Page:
- A bird, not a bomber
July 6, 2013
During the Lebanon war of 1982, an Israeli pilot refused to bomb a building when he suspected - correctly - that it was a school.
- The Egypt effect
July 6, 2013
From Benghazi to Abu Dhabi, Islamists are drawing lessons from Morsi's ouster.
- Gun to the head
June 29, 2013
For Pakistan, it's time to harp on 'the Kashmir issue' again, this time with clear linkages to the mess in Afghanistan.
- In This Section
- Entire Website
From the Times Of India
- MOST POPULAR
Restless in Rio
A protest begun by a small bunch of people during the Confederations Cup has become the catalyst for a nationwide movement. And, it may end up with a lot of winners.
It's that time of the year when the sun is tepid, colleges are about to shut for the winter break and the football season is over. It's this time of the year when all of Brazil comes out on the streets to celebrate Festa Junina (June Festival). In the villages, they light bonfires and dance around them in their high boots and big hats. In the cities, they block roads, put up big tents, bring out their drums and trumpets, play games, drink and set up stalls that sell typical Brazilian food like chicken croquette, meat risolli and sweetcorn cake. It's that time of the year when the difference between rural and urban areas dissolves into street parties. The Brazilians take this old Catholic festival as seriously as the annual Carnival.
For the last 10 years, another ritual has been happening in some cities at the same time as this festa. In the month of June, after the government made annual revisions of metro and bus fares, a few dozen activists of the Free Pass Movement (MPL), a group born at the World Social Forum in Porto Alegre in 2005, would gather in city centres, shout slogans in support of elimination of all transport fares, exchange angry words with cops, inhale some tear gas, get ignored by the media and go home. So this year too, when the Sao Paulo state and city governments announced a hike of 20 centavos (US 10 cents), the MPL activists came out. But this time, with the country hosting the Confederations Cup, cops were in a hurry to send them home. On June 16, in a congested area of Sao Paulo, as some activists smashed buses and shattered storefront windows, the cops fired rubber bullets and stun grenades at them. From then onwards, every evening, the city's main avenue - Avenida Paulista - turned into a battlezone between cops in heavy gear and activists with covered faces.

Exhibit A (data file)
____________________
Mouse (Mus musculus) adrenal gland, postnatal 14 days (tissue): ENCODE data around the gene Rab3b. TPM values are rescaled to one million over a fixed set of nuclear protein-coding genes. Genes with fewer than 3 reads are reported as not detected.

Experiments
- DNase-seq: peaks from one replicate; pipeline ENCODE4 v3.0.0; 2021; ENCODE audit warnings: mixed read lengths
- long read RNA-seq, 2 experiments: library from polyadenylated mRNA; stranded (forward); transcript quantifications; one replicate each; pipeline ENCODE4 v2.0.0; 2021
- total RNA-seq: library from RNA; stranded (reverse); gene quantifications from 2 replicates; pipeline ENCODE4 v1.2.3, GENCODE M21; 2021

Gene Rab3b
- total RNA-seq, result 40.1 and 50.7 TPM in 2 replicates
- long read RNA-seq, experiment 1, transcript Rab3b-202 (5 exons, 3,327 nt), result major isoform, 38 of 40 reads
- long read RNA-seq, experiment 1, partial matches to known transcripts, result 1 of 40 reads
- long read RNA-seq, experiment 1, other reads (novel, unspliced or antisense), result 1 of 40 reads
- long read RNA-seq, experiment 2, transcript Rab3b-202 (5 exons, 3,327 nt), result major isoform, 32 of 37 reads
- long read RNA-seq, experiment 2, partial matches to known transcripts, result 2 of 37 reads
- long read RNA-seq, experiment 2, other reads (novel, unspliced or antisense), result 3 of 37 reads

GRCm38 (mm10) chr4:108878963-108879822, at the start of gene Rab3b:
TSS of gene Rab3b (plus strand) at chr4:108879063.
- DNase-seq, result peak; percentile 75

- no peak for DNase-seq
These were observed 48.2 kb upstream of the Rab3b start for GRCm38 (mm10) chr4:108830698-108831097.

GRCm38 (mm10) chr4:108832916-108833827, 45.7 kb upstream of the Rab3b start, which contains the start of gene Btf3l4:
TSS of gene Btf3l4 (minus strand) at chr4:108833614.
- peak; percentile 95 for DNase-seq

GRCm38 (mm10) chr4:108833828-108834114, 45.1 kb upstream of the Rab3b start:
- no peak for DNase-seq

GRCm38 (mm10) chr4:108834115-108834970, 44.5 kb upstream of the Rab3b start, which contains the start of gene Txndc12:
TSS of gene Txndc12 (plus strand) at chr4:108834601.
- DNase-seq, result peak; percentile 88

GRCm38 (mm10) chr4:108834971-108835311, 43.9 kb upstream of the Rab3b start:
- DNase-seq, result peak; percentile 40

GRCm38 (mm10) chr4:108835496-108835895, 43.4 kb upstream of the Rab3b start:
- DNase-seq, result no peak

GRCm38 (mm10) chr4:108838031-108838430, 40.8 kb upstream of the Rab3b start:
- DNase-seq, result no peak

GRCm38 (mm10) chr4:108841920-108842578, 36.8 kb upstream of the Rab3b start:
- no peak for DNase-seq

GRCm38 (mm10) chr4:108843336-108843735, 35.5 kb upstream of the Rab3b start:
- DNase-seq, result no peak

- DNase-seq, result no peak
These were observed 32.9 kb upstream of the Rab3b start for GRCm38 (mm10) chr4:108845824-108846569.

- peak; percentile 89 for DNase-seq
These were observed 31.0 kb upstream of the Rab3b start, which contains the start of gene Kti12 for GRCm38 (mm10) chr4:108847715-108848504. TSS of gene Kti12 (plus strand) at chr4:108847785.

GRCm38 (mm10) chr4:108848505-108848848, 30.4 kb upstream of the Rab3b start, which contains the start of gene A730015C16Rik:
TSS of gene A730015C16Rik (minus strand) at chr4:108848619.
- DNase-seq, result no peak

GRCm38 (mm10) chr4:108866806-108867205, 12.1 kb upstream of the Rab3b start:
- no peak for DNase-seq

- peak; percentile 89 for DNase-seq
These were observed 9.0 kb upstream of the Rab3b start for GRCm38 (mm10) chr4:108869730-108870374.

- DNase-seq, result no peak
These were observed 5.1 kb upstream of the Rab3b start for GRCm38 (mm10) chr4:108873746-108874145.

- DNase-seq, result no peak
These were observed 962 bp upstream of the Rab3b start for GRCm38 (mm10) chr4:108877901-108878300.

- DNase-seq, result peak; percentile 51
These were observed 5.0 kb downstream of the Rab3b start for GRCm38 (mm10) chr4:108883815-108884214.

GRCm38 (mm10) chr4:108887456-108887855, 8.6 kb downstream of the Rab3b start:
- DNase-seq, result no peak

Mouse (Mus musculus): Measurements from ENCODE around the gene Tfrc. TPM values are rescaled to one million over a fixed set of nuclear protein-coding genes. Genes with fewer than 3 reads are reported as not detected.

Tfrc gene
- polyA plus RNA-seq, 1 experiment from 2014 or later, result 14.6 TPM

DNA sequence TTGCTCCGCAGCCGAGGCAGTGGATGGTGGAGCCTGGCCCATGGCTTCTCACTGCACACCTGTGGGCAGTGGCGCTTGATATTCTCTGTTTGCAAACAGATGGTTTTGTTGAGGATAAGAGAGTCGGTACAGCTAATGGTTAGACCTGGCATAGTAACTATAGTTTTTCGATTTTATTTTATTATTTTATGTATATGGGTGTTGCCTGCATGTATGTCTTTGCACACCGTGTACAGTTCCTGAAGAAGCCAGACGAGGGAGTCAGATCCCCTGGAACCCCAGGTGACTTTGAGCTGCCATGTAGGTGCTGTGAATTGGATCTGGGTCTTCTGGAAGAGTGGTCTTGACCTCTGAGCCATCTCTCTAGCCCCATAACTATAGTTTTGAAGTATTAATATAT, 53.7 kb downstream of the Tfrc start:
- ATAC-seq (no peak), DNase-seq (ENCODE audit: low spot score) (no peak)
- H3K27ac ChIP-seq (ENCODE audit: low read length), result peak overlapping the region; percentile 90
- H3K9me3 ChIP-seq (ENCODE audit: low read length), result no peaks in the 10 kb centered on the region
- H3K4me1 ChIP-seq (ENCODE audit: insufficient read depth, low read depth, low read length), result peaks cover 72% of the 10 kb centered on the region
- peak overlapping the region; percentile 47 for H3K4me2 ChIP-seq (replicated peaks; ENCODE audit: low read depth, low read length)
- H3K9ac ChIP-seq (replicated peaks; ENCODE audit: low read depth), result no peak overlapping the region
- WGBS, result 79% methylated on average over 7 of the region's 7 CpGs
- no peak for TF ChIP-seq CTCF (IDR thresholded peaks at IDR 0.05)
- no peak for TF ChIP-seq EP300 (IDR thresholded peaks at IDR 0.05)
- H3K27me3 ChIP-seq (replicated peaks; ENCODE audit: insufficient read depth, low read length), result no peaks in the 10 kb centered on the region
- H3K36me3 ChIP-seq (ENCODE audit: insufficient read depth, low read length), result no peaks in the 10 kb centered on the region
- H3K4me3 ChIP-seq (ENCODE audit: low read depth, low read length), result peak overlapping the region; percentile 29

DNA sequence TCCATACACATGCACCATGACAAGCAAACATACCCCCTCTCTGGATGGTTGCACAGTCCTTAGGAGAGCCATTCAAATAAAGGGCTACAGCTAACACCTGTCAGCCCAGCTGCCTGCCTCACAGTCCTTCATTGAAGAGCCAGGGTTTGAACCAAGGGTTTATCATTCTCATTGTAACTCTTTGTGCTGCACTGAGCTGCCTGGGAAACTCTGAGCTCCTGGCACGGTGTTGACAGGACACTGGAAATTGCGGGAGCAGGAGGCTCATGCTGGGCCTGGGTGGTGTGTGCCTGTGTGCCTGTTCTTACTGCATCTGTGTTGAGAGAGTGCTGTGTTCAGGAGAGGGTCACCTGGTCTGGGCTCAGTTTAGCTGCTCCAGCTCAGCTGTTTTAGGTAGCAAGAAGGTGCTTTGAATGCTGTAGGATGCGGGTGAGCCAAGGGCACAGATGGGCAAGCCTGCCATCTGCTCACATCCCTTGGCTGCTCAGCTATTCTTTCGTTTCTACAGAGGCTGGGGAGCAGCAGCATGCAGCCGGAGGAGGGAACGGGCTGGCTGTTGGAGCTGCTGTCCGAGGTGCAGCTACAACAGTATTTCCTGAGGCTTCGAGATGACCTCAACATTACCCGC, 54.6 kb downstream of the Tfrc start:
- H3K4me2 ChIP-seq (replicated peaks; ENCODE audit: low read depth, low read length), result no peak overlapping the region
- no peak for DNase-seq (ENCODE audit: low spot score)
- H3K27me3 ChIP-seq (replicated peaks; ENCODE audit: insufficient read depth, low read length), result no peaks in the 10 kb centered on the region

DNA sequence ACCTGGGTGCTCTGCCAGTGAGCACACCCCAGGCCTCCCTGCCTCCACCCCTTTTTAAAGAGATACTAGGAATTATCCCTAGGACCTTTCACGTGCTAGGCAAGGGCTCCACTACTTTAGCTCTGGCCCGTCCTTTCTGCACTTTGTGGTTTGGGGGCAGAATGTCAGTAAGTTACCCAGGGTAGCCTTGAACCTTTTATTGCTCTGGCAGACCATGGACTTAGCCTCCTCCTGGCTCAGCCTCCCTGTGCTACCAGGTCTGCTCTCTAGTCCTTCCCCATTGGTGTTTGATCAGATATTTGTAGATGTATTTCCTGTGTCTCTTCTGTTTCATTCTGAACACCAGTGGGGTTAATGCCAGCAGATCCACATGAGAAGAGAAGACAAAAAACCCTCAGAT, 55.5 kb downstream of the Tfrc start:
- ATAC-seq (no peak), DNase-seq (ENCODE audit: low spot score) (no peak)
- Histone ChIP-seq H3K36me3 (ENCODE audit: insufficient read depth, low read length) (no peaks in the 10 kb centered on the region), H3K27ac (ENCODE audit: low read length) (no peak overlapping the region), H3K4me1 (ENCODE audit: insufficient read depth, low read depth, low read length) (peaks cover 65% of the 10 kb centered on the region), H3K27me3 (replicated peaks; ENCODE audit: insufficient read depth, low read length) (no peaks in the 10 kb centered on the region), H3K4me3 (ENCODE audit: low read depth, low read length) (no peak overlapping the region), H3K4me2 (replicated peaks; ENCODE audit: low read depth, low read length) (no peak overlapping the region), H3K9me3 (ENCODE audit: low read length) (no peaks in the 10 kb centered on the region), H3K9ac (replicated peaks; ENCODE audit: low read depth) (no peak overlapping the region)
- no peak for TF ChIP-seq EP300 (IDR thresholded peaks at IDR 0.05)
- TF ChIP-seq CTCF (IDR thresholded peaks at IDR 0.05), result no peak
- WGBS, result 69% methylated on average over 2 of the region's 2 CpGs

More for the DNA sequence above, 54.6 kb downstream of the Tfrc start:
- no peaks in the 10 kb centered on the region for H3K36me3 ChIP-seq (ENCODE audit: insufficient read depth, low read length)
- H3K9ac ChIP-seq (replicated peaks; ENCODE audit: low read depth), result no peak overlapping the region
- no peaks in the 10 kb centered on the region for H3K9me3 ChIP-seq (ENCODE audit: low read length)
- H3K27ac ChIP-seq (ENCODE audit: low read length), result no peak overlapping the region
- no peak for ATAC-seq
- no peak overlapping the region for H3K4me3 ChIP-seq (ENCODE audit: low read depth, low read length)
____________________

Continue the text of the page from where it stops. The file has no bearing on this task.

With the tear gas sneaking into the leafy neighbourhoods of Jardims - just off the Paulista - after sundown and stories of police violence buzzing on social media, the evenings at the avenue began to wear a different look. With each passing day, as the numbers swelled, the MPL activists were lost in the crowd of young students with high-end cameras, smartphones and trendy apparel. They were upset with PEC-37, a proposed bill in Congress that would take away the prosecutors' power to tackle corruption. Joining them were gays, lesbians and drag queens upset with Marco Feliciano, a senator who proposed legislation that would allow psychologists to treat homosexuality as a disorder. There were others too: doctors, teachers and workers who wanted better salaries;green activists who wanted fewer cars on the country's roads;middle-class housewives angry with the government for spending $15 billion on World Cup stadiums and people demanding better schools and hospitals. Then professionals clowns and Hare Krishna preachers too arrived on the scene, though they weren't protesting against anything. Then came the vandals who wanted to loot everything, and the neo-fascists who wanted to take the country back to its past.